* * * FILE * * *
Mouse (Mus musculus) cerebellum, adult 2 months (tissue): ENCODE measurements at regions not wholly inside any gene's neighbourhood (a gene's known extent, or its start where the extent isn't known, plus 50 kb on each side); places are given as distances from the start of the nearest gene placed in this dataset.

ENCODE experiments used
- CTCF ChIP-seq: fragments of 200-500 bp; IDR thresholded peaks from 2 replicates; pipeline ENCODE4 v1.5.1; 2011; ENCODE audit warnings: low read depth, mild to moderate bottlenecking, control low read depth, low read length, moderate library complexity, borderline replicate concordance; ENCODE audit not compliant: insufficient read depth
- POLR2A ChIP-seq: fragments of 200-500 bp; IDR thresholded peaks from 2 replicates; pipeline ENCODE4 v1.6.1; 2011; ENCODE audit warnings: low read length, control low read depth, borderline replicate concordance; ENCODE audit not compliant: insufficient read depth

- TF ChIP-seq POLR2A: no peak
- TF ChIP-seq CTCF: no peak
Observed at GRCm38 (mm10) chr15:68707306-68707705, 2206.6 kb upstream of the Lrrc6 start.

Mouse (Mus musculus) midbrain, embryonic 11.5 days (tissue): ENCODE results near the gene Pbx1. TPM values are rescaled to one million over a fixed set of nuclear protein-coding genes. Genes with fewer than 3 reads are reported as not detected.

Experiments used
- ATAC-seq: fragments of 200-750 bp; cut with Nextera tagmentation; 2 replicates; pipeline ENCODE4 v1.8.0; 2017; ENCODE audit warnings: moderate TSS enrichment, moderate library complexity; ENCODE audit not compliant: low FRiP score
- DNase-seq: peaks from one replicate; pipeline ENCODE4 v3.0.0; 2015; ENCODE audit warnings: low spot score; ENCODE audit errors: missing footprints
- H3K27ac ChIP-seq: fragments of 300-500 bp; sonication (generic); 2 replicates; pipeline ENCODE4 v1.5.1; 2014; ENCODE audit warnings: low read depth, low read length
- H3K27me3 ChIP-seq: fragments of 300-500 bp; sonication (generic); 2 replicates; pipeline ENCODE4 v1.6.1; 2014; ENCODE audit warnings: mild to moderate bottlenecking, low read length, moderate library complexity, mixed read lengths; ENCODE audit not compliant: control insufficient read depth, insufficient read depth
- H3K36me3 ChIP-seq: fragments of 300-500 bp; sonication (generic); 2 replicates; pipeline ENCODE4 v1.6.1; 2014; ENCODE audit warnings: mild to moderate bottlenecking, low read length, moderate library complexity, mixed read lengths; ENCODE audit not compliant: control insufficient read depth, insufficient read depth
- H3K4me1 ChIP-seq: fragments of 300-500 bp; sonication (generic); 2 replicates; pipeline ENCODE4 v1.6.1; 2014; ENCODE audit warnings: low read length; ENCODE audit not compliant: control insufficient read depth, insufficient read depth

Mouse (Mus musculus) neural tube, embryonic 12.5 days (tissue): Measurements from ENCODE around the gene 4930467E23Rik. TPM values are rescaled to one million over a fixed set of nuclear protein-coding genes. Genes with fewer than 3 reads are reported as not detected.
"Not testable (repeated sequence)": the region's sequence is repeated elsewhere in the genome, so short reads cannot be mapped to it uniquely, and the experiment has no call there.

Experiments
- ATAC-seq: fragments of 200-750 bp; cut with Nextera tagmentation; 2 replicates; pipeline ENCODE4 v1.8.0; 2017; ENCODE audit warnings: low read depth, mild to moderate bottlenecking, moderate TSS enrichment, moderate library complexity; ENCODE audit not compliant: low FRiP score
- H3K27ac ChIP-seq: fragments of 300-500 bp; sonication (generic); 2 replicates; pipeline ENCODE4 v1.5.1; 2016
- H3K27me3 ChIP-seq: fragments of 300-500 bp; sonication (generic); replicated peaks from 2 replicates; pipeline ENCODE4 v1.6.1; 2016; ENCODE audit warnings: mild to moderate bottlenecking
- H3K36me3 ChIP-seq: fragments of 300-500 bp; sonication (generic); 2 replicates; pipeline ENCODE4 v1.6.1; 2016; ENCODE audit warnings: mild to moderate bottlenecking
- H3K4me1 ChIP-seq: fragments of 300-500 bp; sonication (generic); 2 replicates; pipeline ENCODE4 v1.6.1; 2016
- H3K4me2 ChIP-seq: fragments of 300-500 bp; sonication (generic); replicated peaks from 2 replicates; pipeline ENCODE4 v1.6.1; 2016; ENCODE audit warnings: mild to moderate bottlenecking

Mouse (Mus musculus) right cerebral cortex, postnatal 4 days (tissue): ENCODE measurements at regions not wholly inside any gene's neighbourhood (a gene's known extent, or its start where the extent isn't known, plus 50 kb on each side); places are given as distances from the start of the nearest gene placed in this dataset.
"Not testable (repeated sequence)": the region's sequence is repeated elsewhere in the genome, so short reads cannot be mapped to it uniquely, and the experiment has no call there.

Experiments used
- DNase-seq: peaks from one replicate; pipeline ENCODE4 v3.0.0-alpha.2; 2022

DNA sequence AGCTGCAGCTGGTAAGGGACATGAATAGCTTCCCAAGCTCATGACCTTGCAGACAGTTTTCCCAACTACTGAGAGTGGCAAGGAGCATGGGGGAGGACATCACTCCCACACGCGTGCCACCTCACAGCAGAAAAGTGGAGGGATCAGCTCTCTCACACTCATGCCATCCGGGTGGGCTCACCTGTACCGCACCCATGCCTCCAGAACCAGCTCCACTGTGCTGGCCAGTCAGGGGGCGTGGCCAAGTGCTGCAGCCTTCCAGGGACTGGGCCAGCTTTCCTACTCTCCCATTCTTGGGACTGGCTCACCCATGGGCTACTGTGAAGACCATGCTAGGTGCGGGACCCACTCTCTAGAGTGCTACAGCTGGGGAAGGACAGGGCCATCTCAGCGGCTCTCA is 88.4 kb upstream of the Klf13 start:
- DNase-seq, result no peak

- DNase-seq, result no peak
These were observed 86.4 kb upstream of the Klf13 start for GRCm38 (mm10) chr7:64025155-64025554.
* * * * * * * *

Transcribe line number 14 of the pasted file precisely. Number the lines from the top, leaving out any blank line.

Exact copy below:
- H3K36me3 ChIP-seq: fragments of 300-500 bp; sonication (generic); 2 replicates; pipeline ENCODE4 v1.6.1; 2014; ENCODE audit warnings: mild to moderate bottlenecking, low read length, moderate library complexity, mixed read lengths; ENCODE audit not compliant: control insufficient read depth, insufficient read depth